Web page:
How To Calm An Over Excited Puppy

How to calm an excited puppy

Living with an over excited puppy isn’t easy. And every young dog has the potential to get themselves wound up.  Snapping, snarling, growling, tugging at clothes and becoming increasing worked up, are all signs that you have a hyped up pup on your hands. They bite at your fingers, bounce up and down, and even race around in rapidly decreasing circles. Whilst some adults find these dizzy puppy moments amusing they aren’t good for your new friend, or for your relationship with them. Fortunately with a combination of calm, training and prevention you can keep your puppy’s enthusiasm dialled down to more appropriate levels.


Over-excitement lies at the heart of all kinds of common puppy problems. From frenzied biting at fingers to biting at clothes and generally behaving in a crazy manner, these are all signs of an over excited puppy. We want our puppies to play and have fun, so how do we decide when things have gone a bit too far? How do you know whether or not your puppy is getting over-excited or hyper? And what is the best way to calm him down?

My Puppy Bites When Excited

The first thing we need to know, is how to tell when a puppy is getting too hyper, too excited. Excessive biting is one sign to look out for, but of course all puppies bite at times.  So how do you know when things have gone too far? If your regular games with your puppy ever involved any of the following, then it’s a sign that your excited puppy is getting too wound up, and needs your help to calm down.

Signs Of Over Excitement In Puppies

  • Your puppy is biting and snapping at your fingers repeatedly and with increasing force as you try to prise him off your arms and clothes.
  • Your excited puppy’s biting is accompanied by much snarling and he tugs at your clothes until they rip.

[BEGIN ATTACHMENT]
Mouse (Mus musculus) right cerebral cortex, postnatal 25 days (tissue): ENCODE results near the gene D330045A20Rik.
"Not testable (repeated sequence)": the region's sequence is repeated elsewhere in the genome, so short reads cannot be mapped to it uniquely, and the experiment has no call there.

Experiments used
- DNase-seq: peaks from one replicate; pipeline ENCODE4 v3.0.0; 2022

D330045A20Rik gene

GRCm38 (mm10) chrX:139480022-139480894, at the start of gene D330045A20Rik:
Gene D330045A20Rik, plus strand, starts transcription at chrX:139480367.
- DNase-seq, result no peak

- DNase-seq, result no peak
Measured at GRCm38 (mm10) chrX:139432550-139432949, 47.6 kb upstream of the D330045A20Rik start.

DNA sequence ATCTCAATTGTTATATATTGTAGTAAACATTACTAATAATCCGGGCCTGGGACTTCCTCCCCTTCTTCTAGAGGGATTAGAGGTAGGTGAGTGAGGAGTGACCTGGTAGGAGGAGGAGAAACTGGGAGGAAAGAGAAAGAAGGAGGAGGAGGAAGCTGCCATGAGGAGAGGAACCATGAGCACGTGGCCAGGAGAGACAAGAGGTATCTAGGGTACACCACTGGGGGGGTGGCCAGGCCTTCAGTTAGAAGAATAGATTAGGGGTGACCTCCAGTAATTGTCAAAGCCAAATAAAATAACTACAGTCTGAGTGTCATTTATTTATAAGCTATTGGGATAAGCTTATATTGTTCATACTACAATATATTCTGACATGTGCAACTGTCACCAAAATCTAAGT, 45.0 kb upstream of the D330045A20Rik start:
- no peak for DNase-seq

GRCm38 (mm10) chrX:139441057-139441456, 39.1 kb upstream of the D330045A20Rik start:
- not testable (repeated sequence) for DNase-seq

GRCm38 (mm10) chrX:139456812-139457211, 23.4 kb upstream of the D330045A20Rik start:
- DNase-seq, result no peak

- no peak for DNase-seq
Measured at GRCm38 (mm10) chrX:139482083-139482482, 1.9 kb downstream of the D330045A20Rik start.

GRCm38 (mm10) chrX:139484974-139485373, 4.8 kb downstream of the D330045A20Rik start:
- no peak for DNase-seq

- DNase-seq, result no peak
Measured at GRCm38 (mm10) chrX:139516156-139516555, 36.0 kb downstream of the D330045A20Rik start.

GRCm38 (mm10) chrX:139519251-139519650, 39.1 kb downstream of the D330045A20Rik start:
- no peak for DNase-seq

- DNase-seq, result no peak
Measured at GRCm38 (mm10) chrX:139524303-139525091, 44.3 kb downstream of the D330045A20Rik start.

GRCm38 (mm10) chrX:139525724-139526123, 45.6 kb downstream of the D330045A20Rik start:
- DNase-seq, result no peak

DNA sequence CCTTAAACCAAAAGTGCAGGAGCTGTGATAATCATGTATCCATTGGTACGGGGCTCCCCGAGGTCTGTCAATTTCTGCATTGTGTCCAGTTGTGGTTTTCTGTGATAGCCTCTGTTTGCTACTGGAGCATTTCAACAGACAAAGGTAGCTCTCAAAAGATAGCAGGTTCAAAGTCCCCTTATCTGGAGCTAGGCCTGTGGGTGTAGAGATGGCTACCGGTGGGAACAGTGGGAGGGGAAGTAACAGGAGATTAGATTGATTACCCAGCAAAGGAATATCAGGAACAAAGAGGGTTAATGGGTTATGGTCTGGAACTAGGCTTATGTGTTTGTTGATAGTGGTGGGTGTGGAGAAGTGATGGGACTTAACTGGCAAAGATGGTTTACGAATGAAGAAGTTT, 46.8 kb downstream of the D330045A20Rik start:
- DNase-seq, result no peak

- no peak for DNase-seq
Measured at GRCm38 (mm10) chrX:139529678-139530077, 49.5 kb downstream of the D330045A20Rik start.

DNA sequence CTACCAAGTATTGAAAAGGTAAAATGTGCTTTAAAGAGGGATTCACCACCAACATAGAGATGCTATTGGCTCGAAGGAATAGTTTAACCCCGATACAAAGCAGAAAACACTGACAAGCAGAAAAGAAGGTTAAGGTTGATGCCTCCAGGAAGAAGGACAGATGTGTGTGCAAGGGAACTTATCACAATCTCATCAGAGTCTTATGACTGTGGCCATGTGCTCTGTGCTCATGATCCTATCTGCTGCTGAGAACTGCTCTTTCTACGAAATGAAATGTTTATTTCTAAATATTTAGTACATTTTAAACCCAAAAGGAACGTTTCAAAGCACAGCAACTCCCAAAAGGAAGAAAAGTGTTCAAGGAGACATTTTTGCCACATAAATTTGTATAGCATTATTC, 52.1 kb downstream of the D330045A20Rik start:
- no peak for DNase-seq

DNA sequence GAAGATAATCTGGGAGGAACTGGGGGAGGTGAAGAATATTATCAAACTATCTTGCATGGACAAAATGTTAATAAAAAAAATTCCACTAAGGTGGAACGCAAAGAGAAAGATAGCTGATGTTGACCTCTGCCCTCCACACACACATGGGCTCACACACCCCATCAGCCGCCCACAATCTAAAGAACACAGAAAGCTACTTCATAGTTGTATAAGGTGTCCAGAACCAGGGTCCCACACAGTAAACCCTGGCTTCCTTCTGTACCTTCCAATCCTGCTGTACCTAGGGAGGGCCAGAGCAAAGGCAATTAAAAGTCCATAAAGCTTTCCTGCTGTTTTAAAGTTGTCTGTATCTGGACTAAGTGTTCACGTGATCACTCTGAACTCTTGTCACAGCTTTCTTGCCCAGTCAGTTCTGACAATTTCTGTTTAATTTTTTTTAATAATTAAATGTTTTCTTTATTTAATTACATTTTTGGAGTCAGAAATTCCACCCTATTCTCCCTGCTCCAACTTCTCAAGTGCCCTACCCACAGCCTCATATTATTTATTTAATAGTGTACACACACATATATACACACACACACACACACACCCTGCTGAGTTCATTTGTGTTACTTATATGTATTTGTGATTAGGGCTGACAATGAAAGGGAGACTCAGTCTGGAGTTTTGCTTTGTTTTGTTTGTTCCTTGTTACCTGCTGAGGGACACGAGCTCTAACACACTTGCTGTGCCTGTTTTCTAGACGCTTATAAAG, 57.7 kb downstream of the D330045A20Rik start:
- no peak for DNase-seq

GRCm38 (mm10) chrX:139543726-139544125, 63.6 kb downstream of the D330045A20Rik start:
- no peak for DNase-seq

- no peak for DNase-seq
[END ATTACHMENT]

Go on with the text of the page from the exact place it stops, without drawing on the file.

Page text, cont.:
• The puppy is barking rapidly at you, or snatching at toys as you try to take them off him or get him to obey simple commands.
  • Games involving your children end in tears with the puppy jumping and snapping at their arms and legs.
  • Your puppy spins about nipping and growling as you put your hand down to restrain him.

If any of the above occurs in a puppy under six months old, it may be the result of over-excitement. Other clues to over-excitement are that the behavior is accompanied by a furiously wagging tail and interspersed with spells of tearing around the room bumping into things (the zoomies).

Is My Excited Puppy Aggressive?

It is not normal for puppies under six months to become aggressive. Though it is easy to mistake over excited play for aggression. If the behavior started with a game, and if the puppy’s tail is wagging and he is tearing around in an uncoordinated way, he is playing. Even if he sounds ferocious! Aggression is usually born out of fear. And frightened puppies do not usually race about bumping into things. They normally attempt to freeze, withdraw, or even hide behind or underneath furniture.

If you are concerned that your puppy is aggressive then do consult your veterinarian, but the vast majority of people who are concerned about puppies biting and growling, own a puppy that is playing. And if the puppy becomes over-excited during play he may well behave in the slightly crazy manner described above.

Check out our tips on how to calm your excited puppy
Puppies can get very over exited when play with other dogs.

What To Do When Your Puppy Is Over Excited

You need to take decisive action and immediately.

  1. Stop any game you are playing with the puppy.
  2. Put the puppy in a safe place to calm down and withdraw from him if you can.
  3. Decide on a strategy to help avoid over excitement in the future.

How To Calm Your Labrador Puppy

Sometimes you can calm a puppy in your arms. If you are not at home, you may have no choice but to do this. Carry the puppy away from the source of the excitement and hold him firmly and quietly. Often, with a very overwrought and biting puppy it is much better to put him down somewhere safe and move away from him.

Normally a puppy’s crate is the best place for your puppy to calm down.  Placing a blanket over the crate will help to calm him. Failing that place him in a puppy safe and preferably darkened room. Or outside in a puppy proof pen.